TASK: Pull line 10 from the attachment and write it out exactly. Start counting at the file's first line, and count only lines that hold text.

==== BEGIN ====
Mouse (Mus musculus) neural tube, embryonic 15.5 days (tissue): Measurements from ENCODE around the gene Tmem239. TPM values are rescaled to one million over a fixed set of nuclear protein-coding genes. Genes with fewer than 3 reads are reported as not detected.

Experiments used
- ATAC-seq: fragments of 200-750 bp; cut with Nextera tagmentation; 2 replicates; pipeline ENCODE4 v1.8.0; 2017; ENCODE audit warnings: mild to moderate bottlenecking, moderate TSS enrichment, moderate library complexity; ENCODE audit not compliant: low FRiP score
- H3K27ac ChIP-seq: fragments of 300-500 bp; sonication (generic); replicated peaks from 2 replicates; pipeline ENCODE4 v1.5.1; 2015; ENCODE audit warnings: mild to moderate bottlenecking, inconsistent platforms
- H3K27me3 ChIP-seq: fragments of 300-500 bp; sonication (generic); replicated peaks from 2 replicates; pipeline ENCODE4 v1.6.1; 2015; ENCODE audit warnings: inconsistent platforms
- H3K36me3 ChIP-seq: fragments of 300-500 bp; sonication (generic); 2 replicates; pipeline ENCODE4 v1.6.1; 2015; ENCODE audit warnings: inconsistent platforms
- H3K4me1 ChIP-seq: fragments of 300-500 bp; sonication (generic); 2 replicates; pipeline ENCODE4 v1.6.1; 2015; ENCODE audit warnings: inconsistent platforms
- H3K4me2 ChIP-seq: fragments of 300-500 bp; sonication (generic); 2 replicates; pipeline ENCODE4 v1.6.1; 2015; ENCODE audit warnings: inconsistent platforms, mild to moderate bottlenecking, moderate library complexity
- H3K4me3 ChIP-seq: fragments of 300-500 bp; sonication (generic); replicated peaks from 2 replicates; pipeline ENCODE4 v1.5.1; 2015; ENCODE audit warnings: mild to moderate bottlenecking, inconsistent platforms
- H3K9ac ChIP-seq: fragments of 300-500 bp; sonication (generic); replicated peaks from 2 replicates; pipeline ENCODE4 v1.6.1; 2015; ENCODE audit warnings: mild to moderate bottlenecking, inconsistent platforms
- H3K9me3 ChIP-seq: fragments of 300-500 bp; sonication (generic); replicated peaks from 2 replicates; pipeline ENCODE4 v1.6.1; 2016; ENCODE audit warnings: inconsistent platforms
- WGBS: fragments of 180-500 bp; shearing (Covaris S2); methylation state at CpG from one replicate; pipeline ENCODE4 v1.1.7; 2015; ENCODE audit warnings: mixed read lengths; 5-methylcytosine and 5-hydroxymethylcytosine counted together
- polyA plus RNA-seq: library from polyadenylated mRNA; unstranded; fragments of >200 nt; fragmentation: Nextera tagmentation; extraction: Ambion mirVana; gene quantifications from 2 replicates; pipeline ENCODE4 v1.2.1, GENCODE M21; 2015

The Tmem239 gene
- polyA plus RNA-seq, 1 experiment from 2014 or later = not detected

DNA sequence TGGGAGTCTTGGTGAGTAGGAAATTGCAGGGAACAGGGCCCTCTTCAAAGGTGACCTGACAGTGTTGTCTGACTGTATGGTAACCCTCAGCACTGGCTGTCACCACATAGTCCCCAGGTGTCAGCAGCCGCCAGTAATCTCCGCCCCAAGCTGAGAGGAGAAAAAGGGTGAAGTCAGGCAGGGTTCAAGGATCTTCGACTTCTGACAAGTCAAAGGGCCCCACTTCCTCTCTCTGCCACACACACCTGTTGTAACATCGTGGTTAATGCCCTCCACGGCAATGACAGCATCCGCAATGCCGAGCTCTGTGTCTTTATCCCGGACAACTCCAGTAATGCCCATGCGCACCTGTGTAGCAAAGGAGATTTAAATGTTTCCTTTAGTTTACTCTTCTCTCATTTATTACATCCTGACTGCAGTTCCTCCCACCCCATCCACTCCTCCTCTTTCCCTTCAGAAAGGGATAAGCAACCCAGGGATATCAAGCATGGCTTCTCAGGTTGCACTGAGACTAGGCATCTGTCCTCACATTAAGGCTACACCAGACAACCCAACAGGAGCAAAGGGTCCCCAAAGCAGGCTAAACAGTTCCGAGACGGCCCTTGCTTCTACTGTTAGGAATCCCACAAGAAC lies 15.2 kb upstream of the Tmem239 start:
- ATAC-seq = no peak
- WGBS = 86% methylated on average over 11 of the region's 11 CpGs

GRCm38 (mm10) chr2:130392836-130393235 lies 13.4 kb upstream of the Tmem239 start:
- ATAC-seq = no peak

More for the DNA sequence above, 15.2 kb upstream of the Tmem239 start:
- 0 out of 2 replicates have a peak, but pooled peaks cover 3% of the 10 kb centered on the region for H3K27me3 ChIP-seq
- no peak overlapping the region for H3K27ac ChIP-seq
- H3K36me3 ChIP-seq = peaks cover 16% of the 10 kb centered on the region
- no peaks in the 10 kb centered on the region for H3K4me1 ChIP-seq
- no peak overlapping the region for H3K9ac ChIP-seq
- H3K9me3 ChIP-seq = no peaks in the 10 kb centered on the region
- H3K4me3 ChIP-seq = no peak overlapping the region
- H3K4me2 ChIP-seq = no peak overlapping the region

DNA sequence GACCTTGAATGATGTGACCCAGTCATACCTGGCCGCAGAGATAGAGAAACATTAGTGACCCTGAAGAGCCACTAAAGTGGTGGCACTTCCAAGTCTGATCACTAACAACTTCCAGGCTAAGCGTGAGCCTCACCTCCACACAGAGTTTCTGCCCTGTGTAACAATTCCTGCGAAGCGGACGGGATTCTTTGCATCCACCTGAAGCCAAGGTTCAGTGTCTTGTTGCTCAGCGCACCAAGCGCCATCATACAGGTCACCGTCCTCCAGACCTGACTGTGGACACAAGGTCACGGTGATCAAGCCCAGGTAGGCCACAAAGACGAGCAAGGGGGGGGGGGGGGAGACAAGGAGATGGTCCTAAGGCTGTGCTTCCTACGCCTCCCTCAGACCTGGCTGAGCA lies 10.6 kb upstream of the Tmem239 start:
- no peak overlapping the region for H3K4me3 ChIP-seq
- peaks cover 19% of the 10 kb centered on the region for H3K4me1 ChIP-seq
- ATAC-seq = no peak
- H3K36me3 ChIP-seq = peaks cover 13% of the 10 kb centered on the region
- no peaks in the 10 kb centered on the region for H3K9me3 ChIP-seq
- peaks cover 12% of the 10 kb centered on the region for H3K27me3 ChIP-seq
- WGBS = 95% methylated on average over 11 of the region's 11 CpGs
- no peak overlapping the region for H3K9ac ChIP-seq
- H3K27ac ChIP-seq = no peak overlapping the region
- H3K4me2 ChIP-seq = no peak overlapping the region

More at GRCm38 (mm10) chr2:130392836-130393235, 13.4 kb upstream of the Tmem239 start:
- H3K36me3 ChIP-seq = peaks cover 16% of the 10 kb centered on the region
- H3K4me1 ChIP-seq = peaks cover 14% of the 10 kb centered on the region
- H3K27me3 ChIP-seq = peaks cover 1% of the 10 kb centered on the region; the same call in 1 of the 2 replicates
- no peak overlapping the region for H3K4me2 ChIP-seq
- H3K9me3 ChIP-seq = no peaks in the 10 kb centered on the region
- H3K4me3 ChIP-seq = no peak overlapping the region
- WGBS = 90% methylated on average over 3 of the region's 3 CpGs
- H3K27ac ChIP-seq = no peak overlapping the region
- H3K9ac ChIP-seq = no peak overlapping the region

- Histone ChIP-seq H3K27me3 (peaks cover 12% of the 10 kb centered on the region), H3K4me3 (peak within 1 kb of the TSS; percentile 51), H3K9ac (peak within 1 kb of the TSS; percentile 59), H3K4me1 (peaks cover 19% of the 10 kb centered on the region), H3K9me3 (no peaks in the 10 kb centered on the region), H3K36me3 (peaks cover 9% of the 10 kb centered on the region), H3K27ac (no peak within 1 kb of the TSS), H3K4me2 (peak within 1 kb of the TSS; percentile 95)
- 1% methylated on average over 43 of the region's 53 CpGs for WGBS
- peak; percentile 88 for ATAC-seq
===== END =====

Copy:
- H3K9ac ChIP-seq: fragments of 300-500 bp; sonication (generic); replicated peaks from 2 replicates; pipeline ENCODE4 v1.6.1; 2015; ENCODE audit warnings: mild to moderate bottlenecking, inconsistent platforms